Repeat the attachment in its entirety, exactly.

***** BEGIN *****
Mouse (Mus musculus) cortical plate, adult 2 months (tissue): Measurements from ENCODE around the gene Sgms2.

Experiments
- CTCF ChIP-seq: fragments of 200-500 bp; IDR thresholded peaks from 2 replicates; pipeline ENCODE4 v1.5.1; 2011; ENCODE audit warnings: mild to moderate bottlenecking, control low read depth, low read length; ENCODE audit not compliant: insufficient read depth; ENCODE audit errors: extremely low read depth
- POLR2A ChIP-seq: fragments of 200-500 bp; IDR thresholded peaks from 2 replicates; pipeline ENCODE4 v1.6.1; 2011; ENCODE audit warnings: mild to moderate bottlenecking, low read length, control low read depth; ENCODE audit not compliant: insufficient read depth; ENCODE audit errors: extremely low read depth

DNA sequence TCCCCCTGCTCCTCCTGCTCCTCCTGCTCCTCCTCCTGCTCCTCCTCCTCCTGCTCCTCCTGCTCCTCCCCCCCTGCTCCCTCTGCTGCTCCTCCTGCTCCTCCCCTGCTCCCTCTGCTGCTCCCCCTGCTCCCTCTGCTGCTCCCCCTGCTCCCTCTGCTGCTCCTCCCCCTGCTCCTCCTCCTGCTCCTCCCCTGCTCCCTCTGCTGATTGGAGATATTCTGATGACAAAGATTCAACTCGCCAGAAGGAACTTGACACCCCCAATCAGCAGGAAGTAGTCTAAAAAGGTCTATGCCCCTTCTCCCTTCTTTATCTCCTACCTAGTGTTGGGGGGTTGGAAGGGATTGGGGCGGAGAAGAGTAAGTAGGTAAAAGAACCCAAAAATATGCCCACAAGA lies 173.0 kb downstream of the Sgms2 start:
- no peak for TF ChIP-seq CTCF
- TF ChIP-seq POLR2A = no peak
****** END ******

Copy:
Mouse (Mus musculus) cortical plate, adult 2 months (tissue): Measurements from ENCODE around the gene Sgms2.

Experiments
- CTCF ChIP-seq: fragments of 200-500 bp; IDR thresholded peaks from 2 replicates; pipeline ENCODE4 v1.5.1; 2011; ENCODE audit warnings: mild to moderate bottlenecking, control low read depth, low read length; ENCODE audit not compliant: insufficient read depth; ENCODE audit errors: extremely low read depth
- POLR2A ChIP-seq: fragments of 200-500 bp; IDR thresholded peaks from 2 replicates; pipeline ENCODE4 v1.6.1; 2011; ENCODE audit warnings: mild to moderate bottlenecking, low read length, control low read depth; ENCODE audit not compliant: insufficient read depth; ENCODE audit errors: extremely low read depth

DNA sequence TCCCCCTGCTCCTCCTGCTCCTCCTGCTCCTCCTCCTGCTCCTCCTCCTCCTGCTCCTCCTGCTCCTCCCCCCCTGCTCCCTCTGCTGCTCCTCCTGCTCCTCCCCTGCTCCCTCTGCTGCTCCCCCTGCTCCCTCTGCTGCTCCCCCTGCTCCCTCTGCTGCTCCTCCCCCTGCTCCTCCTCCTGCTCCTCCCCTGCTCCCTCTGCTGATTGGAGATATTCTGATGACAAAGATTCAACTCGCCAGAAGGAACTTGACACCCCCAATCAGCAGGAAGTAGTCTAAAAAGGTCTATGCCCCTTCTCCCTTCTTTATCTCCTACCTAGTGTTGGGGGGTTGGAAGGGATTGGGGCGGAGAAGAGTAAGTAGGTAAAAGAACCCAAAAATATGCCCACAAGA lies 173.0 kb downstream of the Sgms2 start:
- no peak for TF ChIP-seq CTCF
- TF ChIP-seq POLR2A = no peak